Like most business publications, the Journal has been covering the maneuvering related to the Supreme Court addressing the question on intellectual property:
When can a business method be patented?
As you would expect, stories have revolved around attorneys and CEOs informally pleading their cases that just so happen to align with their own interests. Not exactly scintillating content.
To the credit of Journal reporter Jess Bravin, he captures a wonderful anecdote in his story Justices to Test Patents For Business Methods:
In 1917, for instance, the U.S. Patent Office granted Clarence Saunders a patent for a “self-serving store,” where customers took items from shelves and brought them to a checkout counter to pay, rather than giving shopping lists to clerks who then fetched the groceries. Mr. Saunders licensed his patent to independent grocery stores under the name Piggly Wiggly.
Are you kidding me?
The action of walking down an aisle to pick up to a bottle of ketchup could be patented? (Which probably means someone also owns the patent on the salad bar concept.)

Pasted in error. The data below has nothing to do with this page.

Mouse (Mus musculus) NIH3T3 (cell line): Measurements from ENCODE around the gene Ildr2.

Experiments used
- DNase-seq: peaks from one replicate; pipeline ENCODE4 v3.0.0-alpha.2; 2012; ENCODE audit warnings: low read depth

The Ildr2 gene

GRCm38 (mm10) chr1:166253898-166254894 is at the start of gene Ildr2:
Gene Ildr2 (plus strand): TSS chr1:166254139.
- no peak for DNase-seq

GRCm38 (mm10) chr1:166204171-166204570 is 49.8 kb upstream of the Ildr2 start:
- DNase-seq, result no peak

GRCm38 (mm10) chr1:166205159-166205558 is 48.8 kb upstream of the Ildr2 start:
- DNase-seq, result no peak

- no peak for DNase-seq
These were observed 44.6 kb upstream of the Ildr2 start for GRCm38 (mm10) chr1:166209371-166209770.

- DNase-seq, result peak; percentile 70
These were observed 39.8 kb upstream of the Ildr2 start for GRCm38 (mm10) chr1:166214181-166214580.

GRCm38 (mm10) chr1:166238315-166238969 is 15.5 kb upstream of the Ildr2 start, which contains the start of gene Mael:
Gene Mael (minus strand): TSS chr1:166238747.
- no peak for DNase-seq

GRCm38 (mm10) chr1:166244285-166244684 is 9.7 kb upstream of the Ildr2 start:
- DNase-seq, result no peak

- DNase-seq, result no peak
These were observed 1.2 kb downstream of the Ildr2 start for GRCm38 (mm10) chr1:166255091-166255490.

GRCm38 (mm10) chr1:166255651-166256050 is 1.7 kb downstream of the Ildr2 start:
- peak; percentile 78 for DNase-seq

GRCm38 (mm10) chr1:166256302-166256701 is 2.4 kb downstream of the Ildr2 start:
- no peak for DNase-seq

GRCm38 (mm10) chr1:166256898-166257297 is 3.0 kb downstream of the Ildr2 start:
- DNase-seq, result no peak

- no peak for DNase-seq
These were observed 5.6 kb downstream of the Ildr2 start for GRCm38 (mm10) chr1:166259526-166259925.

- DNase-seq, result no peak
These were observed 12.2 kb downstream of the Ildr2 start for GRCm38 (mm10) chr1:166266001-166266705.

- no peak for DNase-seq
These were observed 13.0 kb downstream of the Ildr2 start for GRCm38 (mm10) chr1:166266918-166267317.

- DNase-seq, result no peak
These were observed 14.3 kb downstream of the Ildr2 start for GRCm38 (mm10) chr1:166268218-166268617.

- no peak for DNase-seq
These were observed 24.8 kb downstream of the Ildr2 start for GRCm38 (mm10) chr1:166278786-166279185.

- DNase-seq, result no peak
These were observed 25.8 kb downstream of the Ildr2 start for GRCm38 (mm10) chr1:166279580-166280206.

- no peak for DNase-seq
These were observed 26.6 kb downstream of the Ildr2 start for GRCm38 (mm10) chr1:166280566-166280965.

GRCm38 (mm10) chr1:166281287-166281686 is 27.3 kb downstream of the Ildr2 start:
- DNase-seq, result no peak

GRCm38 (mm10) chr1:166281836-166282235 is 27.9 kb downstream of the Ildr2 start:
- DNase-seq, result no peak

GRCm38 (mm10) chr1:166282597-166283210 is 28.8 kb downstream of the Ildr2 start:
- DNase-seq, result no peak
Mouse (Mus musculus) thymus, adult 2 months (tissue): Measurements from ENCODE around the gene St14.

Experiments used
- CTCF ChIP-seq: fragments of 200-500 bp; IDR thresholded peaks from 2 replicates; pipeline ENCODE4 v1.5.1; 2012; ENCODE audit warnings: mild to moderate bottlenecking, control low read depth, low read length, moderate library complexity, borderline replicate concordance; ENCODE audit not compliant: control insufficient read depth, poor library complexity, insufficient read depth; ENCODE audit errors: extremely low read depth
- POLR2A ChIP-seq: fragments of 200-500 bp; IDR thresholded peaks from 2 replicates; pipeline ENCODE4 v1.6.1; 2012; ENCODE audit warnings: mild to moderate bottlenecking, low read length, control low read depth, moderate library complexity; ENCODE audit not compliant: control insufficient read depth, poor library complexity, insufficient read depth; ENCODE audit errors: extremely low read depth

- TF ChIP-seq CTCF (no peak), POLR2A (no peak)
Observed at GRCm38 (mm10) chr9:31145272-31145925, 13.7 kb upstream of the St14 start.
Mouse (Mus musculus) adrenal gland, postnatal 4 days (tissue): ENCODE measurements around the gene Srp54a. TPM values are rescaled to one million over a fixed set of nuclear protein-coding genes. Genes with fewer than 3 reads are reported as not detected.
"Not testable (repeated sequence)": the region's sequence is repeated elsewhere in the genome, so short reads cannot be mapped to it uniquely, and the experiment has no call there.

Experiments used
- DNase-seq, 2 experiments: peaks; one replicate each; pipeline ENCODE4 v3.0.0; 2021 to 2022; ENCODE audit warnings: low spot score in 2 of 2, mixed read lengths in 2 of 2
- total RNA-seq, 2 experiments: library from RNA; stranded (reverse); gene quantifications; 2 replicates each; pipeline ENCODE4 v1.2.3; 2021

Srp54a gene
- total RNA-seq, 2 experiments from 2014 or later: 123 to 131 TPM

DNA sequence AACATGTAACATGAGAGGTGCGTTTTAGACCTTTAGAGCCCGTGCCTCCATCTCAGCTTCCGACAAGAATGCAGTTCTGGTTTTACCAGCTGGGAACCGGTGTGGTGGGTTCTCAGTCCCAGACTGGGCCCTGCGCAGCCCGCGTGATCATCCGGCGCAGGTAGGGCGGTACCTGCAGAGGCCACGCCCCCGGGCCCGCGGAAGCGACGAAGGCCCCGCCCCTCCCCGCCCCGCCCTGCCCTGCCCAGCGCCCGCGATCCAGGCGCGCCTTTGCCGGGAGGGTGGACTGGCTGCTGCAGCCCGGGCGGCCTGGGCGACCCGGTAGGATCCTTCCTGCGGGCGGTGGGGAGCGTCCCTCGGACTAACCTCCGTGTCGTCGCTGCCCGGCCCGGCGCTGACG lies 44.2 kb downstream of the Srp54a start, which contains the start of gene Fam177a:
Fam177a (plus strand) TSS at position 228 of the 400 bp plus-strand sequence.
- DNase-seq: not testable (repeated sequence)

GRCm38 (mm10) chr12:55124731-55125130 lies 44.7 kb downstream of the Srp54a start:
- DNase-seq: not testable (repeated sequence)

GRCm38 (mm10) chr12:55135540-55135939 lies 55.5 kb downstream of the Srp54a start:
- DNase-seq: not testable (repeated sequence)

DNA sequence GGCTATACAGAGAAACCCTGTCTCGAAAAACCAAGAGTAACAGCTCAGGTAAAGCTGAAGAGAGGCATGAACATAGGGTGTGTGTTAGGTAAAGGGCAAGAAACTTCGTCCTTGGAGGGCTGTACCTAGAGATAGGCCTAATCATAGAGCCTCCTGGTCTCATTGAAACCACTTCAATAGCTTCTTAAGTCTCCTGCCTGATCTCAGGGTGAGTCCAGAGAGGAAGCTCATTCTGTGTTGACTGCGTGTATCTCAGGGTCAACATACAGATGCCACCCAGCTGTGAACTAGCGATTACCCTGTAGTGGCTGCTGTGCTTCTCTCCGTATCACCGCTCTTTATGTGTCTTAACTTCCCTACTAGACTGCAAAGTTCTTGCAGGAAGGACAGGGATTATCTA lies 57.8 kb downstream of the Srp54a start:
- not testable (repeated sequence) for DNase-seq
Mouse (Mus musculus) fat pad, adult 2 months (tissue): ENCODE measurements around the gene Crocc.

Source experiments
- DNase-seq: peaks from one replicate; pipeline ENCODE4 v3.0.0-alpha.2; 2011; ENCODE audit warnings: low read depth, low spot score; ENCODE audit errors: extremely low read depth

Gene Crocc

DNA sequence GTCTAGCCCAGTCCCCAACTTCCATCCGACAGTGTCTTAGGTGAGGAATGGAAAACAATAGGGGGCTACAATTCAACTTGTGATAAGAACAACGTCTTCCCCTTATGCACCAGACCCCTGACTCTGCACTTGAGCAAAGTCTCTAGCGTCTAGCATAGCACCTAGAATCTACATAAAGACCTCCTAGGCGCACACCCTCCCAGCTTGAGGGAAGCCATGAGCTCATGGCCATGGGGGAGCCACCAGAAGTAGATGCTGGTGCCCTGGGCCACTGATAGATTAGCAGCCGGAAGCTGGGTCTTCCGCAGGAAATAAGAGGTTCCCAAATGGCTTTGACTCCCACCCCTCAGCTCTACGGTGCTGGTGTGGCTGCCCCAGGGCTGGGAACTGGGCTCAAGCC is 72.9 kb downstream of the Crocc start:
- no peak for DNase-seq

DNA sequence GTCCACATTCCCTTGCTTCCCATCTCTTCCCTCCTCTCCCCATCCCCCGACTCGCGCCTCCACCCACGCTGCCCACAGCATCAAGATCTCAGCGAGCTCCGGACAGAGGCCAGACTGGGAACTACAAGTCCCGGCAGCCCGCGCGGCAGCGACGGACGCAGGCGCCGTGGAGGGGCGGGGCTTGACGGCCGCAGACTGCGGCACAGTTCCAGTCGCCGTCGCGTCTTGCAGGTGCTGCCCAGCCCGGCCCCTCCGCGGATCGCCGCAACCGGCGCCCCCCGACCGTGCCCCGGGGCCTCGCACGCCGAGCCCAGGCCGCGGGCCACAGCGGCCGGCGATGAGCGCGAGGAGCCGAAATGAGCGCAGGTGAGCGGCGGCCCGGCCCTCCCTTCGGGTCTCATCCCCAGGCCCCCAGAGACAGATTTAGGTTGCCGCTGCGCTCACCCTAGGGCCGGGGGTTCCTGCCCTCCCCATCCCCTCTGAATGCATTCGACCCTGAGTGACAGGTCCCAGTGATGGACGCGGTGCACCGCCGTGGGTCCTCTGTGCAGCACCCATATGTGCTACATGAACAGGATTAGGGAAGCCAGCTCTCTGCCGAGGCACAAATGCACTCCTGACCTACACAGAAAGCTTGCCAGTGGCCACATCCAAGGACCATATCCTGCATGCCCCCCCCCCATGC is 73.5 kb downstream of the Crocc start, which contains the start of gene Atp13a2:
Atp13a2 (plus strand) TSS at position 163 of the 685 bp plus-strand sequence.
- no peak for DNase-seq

Back to the Piggly Wiggly –
I found Mr. Saunders’ Patent No. 1242872 and couldn’t help but notice the filing date of October 21, 1916 and the issue date of October 1917.
It’s comforting to know that even back then, the U.S. Patent Office moved at its own pace.
I love the language in the actual patent:
The object of my said invention is to provide a store equipment by which the customer will be enabled to serve himself and in so doing, will be required to review the entire assortment of goods carried in stock, conveniently and attractively displayed and after selecting the list of goods desired, will be required to pass a checking and paying station at which the goods select may be billed, packaged and settled for before retiring from the store, thus relieving the store of a large proportion of the usual incidental expenses, or overhead charges required to operate it, all as well be herinafter more fully described and claimed.
Apparently, English teachers back in 1917 were a bit more tolerant of run-together sentences.
I have a feeling we’re going to hear more stories about Clarence Saunders and his unique patent in the coming weeks.
To net it out, companies ranging from IBM to Novartis to Amazon aspire to be Piggly Wiggly.
Side note: I suspect Jess Bravin, who works out of D.C., discovered this anecdote at the local Patent Museum which spotlights how Mr. Saunders transformed his patent into the Piggly Wiggly empire.